“I want people to be able to come to town and get to experience the tour and not have to rely on getting 10 people to do it,” she says of this decision. “To me, this is very important. The one thing that Memphis had been missing prior to a Tour of Possibilities is that there had never been an African-American-centric tour before that was available any day of the week.”
SVV and I set out on a guided caravan tour with beloved local thespian Ms. Jackie one steamy summer afternoon.
The contactless nature of the tour in no way detracts from the education or enjoyment of learning more about Memphis—it’s interactive, and not only does the guide engage the attendees, but Ms. Jackie also sings blues tunes to illustrate Memphis’ musical history, in addition to playing powerful speeches from Dr. King and other Civil Rights movement icons.
As a native Tennessean, I spend a lot of time in West Tennessee and have even authored a couple books that explore Memphis’ storied history, but I walked away with a notebook full of information that I did not know prior. The tour spans the Atlantic slave trade to the present, with a heavy focus on the Civil War and the Civil Rights Movement, and is an extremely clever and innovative way not only to remain afloat in the tourism industry in a time when there’s very little tourism, but also remain a resource for Black history in a time when many are seeking to self-educate (and support a woman-/BIPOC-owned business at that).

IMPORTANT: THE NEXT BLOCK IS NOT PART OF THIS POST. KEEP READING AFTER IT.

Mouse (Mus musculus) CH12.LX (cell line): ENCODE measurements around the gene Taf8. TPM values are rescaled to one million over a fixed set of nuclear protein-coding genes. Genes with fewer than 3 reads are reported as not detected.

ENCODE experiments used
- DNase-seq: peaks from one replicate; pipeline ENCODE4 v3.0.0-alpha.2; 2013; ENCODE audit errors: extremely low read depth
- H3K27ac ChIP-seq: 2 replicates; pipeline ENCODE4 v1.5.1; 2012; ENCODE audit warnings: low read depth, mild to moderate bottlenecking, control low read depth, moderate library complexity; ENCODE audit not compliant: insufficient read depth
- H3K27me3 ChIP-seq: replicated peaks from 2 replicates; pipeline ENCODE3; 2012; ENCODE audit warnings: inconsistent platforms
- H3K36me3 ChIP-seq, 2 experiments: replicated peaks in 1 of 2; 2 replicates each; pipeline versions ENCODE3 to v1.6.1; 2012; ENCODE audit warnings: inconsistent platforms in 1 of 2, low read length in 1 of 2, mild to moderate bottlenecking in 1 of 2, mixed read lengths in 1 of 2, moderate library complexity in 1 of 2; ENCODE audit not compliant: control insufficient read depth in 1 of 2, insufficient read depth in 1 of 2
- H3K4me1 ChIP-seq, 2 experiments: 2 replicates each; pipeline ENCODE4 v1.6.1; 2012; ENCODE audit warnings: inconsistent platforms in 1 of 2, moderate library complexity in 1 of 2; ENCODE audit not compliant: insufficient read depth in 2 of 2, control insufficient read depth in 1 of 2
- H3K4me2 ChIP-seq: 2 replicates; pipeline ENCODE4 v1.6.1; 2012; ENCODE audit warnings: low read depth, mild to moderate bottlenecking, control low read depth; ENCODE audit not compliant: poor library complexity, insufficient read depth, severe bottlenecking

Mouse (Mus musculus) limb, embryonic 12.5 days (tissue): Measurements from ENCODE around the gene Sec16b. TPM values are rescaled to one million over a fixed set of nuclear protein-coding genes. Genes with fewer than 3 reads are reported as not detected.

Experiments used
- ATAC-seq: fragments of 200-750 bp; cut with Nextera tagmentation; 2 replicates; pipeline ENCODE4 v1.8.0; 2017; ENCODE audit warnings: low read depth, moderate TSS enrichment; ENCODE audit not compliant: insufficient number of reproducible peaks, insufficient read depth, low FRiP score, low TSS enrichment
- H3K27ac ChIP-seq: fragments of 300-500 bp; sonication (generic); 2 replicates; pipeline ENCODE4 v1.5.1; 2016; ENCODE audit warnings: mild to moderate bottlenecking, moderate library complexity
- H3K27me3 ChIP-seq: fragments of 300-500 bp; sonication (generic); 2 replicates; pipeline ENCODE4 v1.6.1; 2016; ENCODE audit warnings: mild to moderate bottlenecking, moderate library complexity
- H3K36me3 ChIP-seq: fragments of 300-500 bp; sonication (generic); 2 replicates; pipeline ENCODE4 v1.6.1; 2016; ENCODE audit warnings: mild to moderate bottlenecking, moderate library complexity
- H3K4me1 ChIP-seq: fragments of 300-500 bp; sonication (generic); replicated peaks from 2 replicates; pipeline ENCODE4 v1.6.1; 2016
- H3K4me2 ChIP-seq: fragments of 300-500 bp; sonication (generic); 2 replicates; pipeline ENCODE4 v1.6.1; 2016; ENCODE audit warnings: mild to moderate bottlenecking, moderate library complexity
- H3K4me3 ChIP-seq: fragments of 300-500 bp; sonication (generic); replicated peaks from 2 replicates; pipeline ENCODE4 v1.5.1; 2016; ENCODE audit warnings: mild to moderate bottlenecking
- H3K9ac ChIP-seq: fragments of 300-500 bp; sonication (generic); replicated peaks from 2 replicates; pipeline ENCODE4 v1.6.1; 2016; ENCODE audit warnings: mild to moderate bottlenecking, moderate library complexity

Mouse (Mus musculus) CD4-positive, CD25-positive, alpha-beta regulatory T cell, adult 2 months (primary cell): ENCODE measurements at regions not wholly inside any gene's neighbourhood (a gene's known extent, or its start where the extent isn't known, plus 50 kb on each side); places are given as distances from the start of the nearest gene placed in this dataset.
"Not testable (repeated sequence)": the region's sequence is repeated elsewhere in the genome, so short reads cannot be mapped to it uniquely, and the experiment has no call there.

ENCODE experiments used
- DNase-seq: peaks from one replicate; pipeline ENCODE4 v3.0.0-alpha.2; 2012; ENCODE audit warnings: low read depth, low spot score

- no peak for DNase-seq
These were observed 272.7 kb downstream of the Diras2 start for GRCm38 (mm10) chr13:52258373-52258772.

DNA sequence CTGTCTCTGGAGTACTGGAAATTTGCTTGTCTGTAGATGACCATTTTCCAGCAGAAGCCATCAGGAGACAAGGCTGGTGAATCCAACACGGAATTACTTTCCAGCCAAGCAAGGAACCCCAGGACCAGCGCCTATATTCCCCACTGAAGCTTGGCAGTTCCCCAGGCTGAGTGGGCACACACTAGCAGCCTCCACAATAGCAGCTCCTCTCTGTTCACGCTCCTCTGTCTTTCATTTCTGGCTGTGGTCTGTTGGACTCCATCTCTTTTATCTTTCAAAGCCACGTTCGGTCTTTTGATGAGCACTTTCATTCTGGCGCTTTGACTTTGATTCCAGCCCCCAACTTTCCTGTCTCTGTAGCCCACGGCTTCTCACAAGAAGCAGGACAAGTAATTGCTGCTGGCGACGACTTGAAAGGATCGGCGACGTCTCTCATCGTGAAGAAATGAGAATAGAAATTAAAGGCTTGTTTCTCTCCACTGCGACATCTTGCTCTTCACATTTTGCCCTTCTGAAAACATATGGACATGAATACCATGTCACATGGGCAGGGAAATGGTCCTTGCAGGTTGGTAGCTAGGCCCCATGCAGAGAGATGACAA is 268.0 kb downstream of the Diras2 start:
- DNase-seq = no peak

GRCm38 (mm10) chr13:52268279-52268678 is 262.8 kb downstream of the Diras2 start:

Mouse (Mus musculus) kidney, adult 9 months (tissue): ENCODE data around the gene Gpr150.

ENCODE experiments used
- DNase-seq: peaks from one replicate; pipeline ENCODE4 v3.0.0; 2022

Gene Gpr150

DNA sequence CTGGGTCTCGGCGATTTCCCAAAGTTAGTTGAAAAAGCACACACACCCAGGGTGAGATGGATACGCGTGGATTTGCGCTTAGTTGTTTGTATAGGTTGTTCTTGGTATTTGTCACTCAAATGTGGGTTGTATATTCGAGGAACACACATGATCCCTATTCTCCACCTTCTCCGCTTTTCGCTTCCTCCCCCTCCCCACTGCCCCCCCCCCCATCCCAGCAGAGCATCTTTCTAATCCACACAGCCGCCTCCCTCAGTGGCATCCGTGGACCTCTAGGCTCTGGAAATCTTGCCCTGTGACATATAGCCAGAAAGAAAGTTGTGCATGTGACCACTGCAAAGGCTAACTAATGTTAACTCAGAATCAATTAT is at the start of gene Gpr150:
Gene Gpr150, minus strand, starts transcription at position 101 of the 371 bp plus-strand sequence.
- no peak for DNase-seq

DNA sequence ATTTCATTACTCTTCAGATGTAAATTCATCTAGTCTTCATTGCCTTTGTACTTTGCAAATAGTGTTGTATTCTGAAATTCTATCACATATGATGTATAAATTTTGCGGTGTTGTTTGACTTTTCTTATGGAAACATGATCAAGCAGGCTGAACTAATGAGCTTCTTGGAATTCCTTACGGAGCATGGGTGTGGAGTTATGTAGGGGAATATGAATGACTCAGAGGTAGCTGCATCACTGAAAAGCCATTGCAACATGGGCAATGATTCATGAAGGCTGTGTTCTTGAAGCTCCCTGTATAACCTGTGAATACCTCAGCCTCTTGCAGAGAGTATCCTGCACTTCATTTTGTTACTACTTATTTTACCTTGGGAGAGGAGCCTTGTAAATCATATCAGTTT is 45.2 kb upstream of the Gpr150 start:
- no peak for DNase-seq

Prominent Memphis sites you’ll visit
The tour starts downtown by the river where you’ll be briefed on the First Battle of Memphis, a Civil War battle fought on the Mighty Mississippi, then learn the role the city played in the Underground Railroad and smuggling runaways up the river to the free states.
You’ll go by Slave Haven, another key site on the Underground Railroad that’s worth a private tour later with Ms. Elaine Turner, a kind, modest woman you’ll be surprised to learn was a major civil rights activist back in the day.
The first part of the tour is rough, I’m not going to lie, because it forces us to confront our torrid past face-on; you’ll go by the slave markets where Nathan Bedford Forrest, among many others, sold humans, going as far as to advertise “negroes as cheap as you can find them” in the local papers; the place where Lee Waller was brutally torched by 3,000 white men and lynched in 1893 for an alleged crime. You’ll learn the cruel reality that an anti-lynching bill, the Emmett Till Antilynching Act, has been been brought to Congress more than 200 times and still hasn’t passed; meanwhile Congress unanimously voted to make animal cruelty a federal crime.
You’ll learn about the effect gentrification has had on the Black community of Memphis and how the reason that segregation even exists today is because of years’ worth of discrimination by government policy—redlining, the refusal of banks to lend to Black people, real estate agents only showing Black families homes in specific neighborhoods, the list goes on.